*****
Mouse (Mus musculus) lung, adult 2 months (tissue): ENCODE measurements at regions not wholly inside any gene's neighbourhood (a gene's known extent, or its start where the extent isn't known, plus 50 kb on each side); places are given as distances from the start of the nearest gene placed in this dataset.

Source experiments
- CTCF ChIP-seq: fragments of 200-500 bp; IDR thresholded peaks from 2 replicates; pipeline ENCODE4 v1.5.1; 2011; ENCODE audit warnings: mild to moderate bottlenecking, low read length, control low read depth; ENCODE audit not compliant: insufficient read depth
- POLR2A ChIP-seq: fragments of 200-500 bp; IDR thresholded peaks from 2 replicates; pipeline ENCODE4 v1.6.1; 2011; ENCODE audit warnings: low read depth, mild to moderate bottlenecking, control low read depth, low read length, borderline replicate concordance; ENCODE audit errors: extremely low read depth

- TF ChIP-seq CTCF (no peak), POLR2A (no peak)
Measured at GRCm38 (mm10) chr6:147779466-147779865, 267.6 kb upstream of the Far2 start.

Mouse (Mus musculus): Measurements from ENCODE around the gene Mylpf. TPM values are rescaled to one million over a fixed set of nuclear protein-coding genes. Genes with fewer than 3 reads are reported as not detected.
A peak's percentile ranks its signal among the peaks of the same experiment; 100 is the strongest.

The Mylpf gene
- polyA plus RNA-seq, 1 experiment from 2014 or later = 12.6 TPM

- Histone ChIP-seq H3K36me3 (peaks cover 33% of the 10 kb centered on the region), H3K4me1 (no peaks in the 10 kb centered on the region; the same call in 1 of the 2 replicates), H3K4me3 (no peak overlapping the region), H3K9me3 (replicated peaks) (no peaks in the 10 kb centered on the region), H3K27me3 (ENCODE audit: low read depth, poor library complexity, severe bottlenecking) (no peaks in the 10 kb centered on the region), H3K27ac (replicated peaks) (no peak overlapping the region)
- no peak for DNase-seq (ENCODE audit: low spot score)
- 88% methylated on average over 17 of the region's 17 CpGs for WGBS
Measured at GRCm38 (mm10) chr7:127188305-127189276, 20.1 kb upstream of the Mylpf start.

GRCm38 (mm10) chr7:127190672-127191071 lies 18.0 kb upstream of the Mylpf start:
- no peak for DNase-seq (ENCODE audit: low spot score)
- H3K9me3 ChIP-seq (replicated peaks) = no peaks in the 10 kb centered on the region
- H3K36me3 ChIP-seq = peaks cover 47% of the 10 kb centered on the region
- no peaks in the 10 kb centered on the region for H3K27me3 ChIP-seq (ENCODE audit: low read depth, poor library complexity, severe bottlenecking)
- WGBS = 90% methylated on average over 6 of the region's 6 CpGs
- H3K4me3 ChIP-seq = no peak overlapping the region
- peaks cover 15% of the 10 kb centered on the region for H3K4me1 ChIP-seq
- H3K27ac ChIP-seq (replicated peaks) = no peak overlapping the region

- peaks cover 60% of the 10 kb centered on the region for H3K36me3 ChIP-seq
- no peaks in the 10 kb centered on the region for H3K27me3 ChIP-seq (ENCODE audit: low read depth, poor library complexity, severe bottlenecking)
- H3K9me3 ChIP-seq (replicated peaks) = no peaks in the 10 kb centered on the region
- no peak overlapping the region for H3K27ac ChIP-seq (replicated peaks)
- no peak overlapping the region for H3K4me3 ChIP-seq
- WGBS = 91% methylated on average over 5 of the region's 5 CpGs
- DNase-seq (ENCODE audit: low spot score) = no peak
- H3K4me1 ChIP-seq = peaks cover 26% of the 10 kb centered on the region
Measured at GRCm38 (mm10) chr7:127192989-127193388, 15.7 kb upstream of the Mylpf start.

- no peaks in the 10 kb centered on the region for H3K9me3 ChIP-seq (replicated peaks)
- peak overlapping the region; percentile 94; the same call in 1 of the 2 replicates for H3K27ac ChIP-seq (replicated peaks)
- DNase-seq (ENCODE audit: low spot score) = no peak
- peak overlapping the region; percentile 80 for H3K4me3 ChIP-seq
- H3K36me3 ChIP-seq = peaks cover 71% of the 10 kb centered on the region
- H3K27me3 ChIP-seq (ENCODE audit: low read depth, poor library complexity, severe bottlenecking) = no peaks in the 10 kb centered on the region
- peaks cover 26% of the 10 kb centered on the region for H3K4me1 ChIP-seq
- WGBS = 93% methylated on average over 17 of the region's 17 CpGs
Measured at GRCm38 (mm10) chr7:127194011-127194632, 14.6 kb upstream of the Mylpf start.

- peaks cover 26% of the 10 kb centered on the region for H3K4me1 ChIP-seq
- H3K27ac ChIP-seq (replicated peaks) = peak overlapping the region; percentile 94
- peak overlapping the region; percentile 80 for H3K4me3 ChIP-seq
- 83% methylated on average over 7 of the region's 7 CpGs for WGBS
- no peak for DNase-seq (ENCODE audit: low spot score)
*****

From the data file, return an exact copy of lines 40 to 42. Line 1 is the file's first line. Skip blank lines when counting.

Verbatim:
- WGBS = 93% methylated on average over 17 of the region's 17 CpGs
Measured at GRCm38 (mm10) chr7:127194011-127194632, 14.6 kb upstream of the Mylpf start.

- peaks cover 26% of the 10 kb centered on the region for H3K4me1 ChIP-seq